Insurance News

Citizens Property Insurance grilled about rate hike request

Posted on: September 19, 2010

Citizens Property Insurance Corp. officials were questioned Tuesday about the insurer’s request for an average 8.4 percent statewide rate hike.

That includes an average increase of as much as 11.3 percent in parts of South Florida and a 9.3 percent statewide rate hike for policies that cover homes, condominium units, renters, mobile homes and vacation or rented property.

Some policyholders’ rates would decrease under the proposal. Regulators have until Sept. 23 to approve the requested rate hike for homeowners policies and until Oct. 17 for condominium association policies.

Citizens is the largest property insurer in the state with nearly 1.2 million policies, including about half in South Florida.

Questions from Office of Insurance Regulation officials and consumer advocates included:

Why does state-backed Citizens want to collect seven times what private insurers typically request for emergencies or unforeseen events?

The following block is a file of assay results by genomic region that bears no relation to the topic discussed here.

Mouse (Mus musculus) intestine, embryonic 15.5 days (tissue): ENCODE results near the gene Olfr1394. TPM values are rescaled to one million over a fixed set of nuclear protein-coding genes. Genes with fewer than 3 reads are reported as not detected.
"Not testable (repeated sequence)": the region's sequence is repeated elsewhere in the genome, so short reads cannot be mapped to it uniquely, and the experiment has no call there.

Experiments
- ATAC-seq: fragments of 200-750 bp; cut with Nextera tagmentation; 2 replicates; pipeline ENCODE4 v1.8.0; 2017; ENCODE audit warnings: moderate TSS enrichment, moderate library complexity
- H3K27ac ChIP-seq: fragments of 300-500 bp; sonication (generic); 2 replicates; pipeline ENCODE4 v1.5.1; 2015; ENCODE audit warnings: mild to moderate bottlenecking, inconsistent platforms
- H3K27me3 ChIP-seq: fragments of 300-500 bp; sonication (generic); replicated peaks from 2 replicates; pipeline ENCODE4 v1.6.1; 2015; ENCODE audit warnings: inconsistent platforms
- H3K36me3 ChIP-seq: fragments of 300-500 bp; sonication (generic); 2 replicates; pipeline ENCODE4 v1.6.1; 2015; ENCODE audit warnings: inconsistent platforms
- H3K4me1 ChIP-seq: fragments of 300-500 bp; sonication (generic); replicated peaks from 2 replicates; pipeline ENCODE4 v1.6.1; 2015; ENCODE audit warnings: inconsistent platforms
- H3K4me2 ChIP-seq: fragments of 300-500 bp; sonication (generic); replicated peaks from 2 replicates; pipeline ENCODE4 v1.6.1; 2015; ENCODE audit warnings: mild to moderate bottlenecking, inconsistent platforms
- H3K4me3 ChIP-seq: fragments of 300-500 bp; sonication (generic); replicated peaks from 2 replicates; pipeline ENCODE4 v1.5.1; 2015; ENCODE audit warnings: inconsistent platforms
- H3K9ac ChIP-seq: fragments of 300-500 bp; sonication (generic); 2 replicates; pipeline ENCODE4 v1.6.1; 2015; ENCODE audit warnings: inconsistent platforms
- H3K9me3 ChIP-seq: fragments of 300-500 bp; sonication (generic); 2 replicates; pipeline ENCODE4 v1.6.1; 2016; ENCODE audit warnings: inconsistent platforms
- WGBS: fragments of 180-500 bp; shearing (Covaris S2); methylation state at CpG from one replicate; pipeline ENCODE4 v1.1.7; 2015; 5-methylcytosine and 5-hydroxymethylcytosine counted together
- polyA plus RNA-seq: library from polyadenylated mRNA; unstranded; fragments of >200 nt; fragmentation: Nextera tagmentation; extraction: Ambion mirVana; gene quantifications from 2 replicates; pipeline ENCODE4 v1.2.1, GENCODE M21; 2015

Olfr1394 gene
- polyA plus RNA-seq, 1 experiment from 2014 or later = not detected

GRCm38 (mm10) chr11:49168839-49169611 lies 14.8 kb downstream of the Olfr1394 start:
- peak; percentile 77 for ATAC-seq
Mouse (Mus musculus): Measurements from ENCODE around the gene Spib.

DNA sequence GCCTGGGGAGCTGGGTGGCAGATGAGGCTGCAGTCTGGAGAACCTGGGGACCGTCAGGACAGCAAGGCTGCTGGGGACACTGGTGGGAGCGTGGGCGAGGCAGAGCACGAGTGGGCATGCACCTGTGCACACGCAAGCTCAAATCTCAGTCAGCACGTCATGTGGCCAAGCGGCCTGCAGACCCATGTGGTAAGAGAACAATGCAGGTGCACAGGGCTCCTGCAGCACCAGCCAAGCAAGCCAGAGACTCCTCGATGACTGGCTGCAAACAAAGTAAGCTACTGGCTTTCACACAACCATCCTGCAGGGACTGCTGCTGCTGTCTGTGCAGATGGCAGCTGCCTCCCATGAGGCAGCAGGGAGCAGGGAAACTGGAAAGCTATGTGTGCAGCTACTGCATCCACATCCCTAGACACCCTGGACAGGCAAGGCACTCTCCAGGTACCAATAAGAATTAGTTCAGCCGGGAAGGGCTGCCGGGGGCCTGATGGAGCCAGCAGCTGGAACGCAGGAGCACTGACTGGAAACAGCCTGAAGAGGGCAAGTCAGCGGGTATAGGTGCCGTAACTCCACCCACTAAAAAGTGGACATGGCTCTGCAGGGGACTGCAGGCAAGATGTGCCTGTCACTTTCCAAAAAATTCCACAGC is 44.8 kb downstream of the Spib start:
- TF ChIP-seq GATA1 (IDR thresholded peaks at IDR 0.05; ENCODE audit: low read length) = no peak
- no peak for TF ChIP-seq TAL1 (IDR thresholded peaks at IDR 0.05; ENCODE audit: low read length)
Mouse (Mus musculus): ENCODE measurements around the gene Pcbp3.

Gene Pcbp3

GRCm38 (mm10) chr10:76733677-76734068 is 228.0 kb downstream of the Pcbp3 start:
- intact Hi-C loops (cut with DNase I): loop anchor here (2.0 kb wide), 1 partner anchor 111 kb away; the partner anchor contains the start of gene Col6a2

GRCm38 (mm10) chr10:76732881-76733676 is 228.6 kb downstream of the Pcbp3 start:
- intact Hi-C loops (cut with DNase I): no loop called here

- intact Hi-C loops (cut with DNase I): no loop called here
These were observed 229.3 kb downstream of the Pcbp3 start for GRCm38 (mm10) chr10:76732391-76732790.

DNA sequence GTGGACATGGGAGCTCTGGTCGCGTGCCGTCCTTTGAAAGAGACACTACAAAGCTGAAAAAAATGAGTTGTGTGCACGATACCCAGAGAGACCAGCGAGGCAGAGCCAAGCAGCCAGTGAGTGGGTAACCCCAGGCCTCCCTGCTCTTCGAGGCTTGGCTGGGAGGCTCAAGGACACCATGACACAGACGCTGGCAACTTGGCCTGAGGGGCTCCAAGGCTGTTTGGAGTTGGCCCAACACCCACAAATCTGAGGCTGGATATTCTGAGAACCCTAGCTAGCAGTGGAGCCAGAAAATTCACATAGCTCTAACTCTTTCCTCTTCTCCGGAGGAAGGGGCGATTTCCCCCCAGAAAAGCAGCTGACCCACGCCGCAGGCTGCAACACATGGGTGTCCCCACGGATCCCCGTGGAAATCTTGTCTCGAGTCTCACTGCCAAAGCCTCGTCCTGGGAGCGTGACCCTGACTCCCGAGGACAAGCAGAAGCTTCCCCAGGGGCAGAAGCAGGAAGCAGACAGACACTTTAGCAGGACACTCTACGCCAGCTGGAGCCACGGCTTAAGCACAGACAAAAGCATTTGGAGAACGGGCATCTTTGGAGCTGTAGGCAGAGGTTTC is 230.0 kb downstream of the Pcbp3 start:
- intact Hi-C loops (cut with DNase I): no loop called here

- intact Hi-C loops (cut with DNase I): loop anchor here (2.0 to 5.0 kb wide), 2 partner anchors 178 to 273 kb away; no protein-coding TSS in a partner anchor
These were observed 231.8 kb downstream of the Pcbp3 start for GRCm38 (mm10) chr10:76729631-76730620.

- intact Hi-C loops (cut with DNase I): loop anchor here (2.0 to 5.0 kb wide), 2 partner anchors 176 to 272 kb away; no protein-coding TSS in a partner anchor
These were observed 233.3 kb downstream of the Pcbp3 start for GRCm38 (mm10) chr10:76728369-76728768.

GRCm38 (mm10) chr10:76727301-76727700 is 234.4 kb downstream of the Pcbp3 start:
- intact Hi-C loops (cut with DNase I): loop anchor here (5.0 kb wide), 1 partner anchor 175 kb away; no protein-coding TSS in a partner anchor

“I don’t know where you got 24.7 percent,” said Deputy Insurance Commissioner Belinda Miller.

The Insurance Consumer Advocate’s office noted that private insurers’ so-called profit and contingency factors combined are typically close to 3.7 percent. And Citizens, Florida’s insurer of last resort, doesn’t have to worry about earning a profit.

Paul Palumbo, Citizens’ senior vice president of underwriting, said Citizens has had a hard time predicting losses and expenses based on past experience. For instance, this year the company took on about 200,000 more policies because two insurers folded. It has far more older mobile home policies than it expected, Palumbo said.

“Those are the kinds of things [the contingency factor] intended to capture,” he said.

How is Citizens going to pay for a huge rise in sinkhole claims costs when its premium increases are capped at 10 percent by a state law?

Citizens collected $19.6 million in premiums specifically for sinkhole coverage in 2009 but paid out $97 million in sinkhole claims and expenses. Most of the sinkhole claims were for minor cracks in walls and driveways, according to the insurer.

Citizens officials said its rate hike is needed in part due to higher claims costs for sinkholes, fires and other problems.

Bob Lee, an actuary for the insurance regulation office, said calculating rates should be “prospective, not retroactive” but said it makes sense to look at the past data to help predict future costs.

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